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African American Vernacular English

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African American Vernacular English (AAVE) – also called African American English; less precisely Black English, Black Vernacular, Black English Vernacular (BEV), or Black Vernacular English (BVE); or controversially Ebonics – is an African American variety (dialect, ethnolect and sociolect) of American English. Its pronunciation is in some respects common to Southern American English, which is spoken by many African Americans and many non-African Americans in the United States. There is little regional variation among speakers of AAVE.[1] Several creolists, including William Stewart, John Dillard, and John Rickford argue that AAVE shares so many characteristics with Creole dialects spoken by black people in much of the world that AAVE itself is a creole.[2] It has been suggested that AAVE has grammatical structures in common with West African languages or even that AAVE is best described as an African based language with English words.[3] Speakers of AAVE are typically bidialectal. As with all linguistic forms, its usage is influenced by age, status, topic and setting. There are many literary uses of this variety of English, particularly in African-American literature.

Contents

Overview

AAVE shares several characteristics with Creole English dialects spoken by people throughout much of the world. AAVE has pronunciation, grammatical structures, and vocabulary in common with various West African languages.[4]

Many features of AAVE are shared with dialects spoken in the Southern United States. While these are mostly regionalisms (i.e. originating from white speech), a number of them—such as the deletion of is—are used much more frequently by black speakers, suggesting that they have their origins in black speech.[5] The traits of AAVE that separate it from Standard American English (SAE) include:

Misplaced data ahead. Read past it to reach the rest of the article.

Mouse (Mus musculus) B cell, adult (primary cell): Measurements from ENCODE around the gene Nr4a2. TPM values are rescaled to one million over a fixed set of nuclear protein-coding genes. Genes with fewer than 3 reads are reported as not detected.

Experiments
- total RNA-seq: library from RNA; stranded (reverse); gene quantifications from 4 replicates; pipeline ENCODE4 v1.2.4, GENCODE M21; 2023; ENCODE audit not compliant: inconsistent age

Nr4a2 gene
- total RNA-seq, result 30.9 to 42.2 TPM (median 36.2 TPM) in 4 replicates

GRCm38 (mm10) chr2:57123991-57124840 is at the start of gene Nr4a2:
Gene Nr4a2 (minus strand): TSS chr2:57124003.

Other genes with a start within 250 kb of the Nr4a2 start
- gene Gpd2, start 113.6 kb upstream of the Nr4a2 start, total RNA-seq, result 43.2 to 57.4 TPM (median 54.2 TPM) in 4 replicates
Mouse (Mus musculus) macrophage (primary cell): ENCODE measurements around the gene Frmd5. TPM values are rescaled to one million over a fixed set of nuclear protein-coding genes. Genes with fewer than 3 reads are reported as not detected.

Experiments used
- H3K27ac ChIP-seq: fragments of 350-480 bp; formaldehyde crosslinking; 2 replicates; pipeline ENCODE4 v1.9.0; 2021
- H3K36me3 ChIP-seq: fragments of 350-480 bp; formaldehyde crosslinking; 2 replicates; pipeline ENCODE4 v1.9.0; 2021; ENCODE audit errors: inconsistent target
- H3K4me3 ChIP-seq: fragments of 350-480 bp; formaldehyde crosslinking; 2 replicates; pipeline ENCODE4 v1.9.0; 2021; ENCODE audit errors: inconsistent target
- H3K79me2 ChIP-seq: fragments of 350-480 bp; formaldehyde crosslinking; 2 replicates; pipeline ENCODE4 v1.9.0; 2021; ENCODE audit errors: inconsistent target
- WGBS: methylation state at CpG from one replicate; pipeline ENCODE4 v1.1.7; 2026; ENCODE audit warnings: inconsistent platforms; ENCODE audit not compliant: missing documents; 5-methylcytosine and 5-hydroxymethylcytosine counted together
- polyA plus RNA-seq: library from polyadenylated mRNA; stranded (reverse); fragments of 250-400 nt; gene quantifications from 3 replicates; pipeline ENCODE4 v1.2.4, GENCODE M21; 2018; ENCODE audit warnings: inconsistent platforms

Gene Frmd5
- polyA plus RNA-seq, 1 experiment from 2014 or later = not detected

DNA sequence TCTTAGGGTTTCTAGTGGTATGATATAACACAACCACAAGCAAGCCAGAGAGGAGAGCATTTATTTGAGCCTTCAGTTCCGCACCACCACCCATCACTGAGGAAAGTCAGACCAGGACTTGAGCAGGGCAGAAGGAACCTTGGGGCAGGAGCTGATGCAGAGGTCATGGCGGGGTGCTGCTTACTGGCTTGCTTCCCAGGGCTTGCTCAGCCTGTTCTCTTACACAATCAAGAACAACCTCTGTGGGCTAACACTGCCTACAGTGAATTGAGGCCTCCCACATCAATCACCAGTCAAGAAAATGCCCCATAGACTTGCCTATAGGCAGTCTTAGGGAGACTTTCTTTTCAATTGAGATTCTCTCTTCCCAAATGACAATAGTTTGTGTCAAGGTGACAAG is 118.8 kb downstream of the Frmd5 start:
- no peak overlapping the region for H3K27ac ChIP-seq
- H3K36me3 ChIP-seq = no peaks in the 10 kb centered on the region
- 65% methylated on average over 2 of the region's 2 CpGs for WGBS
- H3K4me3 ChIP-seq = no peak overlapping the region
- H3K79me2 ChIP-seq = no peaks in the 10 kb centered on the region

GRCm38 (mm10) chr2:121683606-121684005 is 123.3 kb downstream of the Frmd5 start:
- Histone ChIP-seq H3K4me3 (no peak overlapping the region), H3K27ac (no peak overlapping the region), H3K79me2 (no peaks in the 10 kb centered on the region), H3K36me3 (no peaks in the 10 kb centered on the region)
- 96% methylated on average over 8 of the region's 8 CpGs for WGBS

• changes in pronunciation along definable patterns, many of which are found in creoles and dialects of other populations of West African descent (but which also emerge in English dialects uninfluenced by West African languages, such as Newfoundland English);
  • distinctive vocabulary; and
  • the use of tenses.

Early AAVE contributed a number of words of African origin to Standard American English, including gumbo,[6] goober,[7] yam and banjo. AAVE has contributed slang expressions such as cool, hip and bling.

Grammatical features

Phonology

Please help improve this article or sectionby expanding it.
Further information might be found on the talk pageor at requests for expansion. (May 2008)

The near uniformity of AAVE pronunciation, despite vast geographic area, may be due in part to relatively recent migrations of African Americans out of the South as well as to long-term racial segregation.[8] Phonological features that set AAVE apart from forms of Standard English (such as General American) include:

  • Word-final devoicing of /b/, /d/, and /ɡ/, whereby for example cub sounds like cup.[9]
  • Reduction of certain diphthong forms to monophthongs, in particular, /aɪ/ is monophthongized to [aː] (this is also a feature of many Southern American English dialects). The vowel sound in boil (/ɔɪ/ in Standard English) is also monophthongized, especially before /l/, making it indistinguishable from ball.[10]
  • AAVE speakers may not use the dental fricatives [θ] (the th in thin) and [ð] (the th of then) that are present in SE. The actual alternative phone used depends on the sound's position in a word.[11]
    • Word-initially, /θ/ is normally the same as in SE (so thin is [θɪn]).
    • Word-initially, /ð/ is [d] (so this is [dɪs]).
    • Word-medially and -finally, /θ/ is realized as either [f] or [t] (so [mʌmf] or [mʌnt] for month); /ð/ as either [v] or [d] (so [smuːv] for smooth).
  • Realization of final ng /ŋ/, the velar nasal, as the alveolar nasal [n] in function morphemes and content morphemes with two syllables like -ing, e.g. tripping is pronounced as trippin. This change does not occur in one-syllable content morphemes such as sing, which is [sɪŋ] and not *[sɪn]. However, singing is [sɪŋɪn]. Other examples include wedding → [wɛɾɪn], morning → [mɔɹnɪn], nothing → [ˈnʌfɪn]. Realization of /ŋ/ as [n] in these contexts is commonly found in many other English dialects.[12]
  • A marked feature of AAVE is final consonant cluster reduction. There are several phenomena that are similar but are governed by different grammatical rules.